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Rod’s 1815 Oak Stout Ice Cream

July 25, 2011

I’m always looking for the proverbial silver lining,  so after Friday night’s storm that broke Chicago records for rainfall (6+ inches in 3 hours), this ice cream is a toast to our great neighbors who banded together and made the best of the storm’s messy aftermath. My phone rang at 4 a.m. Saturday. A concerned neighbor who knew my basement has flooded in the past wanted me to know that our neighborhood was looking a bit like Venice and that I might want to check my basement. Sure enough, water was seeping in but the sump pump was doing it’s job so out I went to check on the rest of the ‘hood. Several of us were out with umbrella’s and flashlights since the sun wouldn’t be up for at least another hour. With many helping hands, extra sump pumps were carried around getting water out of the most basements. The sun came up and it turned into a beautiful summer day. Most people spent the day carrying up and out soaked cushions and wet papers setting anything salvageable in the sun to dry. Around 4:30 I got a call that Jessica, known for spontaneity and her delicious cooking, was hosting a post-flood party. She’d be grilling and was expecting people at 5:30 or so. Families made their way down to the Love’s driveway, yard chairs were set up and the grill was fired up. For me, pot luck dinners are the epitome of community and last night was no exception. Sides, chips, sodas and beer made their way to the feast but the Pièce de résistance was brought by Rod, one of our newer neighbors. I’d learned over the fourth of July weekend, while enjoying post-fireworks homemade ice cream on my porch, that he brews beer and he promised when the latest batch was done he would share… and that he did. Everyone was speechless as they tasted his elixir trying to name the mystery ingredients that made this, by far, the best home-brew I’ve ever tasted (I guessed well on the chocolate, vanilla and coffee notes but missed the bourbon soaked oak chips). He felt it needed a little more carbonation but for me it was just right. Lot’s of talk of beer followed and Tomas told us about the Guinness-vanilla ice cream floats he enjoys some nights. There are so many non-traditional ice creams being made these days I told them I would love to try making some using this amazing stout (inspired by my friend and fellow blogger Liz who made some awhile back using a New Belgium brew). So, using my Mom’s ice cream base recipe and some recent reading in Saveur about a new technique for making ice cream developed by Jeni Britton Bauer, I made some ad lib changes and came up with this. You can use any stout, but I lucked out with this hand crafted beauty named after Rod and Paige’s home address making this batch out of this world, fitting for our neighborhood and neighbors.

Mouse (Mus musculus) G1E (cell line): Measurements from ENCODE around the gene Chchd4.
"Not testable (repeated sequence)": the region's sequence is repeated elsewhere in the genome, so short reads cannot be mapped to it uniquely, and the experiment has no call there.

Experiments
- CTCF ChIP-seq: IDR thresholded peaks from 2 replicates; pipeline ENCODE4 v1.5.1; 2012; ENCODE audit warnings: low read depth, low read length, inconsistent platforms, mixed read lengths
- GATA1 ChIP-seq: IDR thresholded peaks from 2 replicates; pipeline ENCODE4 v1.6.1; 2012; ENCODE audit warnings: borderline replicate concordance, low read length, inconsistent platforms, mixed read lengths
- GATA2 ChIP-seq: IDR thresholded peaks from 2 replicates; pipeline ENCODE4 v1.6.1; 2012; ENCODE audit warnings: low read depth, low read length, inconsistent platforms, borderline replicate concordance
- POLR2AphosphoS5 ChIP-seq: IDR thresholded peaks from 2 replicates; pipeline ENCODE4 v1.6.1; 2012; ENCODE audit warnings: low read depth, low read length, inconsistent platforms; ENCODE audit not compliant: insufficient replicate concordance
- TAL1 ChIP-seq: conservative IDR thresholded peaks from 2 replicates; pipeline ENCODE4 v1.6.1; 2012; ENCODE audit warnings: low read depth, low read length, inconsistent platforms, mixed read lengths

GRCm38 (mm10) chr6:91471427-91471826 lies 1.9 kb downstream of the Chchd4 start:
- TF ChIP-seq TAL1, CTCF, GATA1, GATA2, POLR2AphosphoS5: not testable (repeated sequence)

1815 Oak Stout Ice Cream

Ingredients to make about 1 quart

  •  3 whole eggs
  • 1/2 cup raw turbinado sugar
  • 1/3 cup agave nectar
  • 2 tsp blackstrap molasses
  • 1 cup skim milk
  • 1 cup stout